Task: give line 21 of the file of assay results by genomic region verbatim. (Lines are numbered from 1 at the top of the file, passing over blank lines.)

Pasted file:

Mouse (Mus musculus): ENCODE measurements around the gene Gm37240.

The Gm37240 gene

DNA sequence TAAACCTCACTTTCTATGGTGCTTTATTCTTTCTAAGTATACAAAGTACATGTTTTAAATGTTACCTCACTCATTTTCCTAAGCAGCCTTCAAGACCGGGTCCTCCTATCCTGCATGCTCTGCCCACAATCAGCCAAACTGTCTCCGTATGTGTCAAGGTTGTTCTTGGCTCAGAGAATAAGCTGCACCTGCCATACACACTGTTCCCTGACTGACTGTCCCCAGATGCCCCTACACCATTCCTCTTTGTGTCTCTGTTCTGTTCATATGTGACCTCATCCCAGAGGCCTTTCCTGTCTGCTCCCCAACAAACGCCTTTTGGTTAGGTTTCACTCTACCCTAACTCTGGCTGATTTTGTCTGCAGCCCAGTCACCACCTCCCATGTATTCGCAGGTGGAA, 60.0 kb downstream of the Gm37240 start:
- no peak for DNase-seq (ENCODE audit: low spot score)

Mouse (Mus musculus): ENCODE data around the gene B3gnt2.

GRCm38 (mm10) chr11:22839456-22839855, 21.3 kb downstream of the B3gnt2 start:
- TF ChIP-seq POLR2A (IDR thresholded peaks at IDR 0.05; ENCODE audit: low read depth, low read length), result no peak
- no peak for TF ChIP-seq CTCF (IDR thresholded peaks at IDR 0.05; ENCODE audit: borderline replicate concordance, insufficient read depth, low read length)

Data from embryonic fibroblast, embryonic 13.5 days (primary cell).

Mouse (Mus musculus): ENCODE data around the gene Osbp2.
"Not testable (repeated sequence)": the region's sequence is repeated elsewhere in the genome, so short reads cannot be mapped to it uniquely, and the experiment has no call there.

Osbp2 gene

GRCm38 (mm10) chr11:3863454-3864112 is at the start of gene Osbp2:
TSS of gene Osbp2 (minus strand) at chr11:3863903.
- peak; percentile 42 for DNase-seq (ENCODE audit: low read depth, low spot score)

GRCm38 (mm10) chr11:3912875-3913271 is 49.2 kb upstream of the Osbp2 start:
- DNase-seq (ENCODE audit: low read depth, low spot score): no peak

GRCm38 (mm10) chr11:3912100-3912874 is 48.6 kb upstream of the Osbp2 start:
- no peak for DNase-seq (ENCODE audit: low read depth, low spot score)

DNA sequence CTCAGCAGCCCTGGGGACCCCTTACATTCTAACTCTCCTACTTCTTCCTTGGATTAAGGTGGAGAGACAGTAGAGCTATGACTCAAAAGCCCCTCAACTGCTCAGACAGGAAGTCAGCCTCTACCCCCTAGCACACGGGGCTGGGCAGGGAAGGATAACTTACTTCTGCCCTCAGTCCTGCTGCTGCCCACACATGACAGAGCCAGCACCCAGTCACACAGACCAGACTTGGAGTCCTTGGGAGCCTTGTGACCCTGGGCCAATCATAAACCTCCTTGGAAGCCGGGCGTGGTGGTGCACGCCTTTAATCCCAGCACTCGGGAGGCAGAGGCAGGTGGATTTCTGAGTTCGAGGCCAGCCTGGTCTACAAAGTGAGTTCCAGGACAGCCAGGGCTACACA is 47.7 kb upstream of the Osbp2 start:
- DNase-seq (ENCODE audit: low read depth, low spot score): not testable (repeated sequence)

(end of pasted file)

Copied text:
- DNase-seq (ENCODE audit: low read depth, low spot score): not testable (repeated sequence)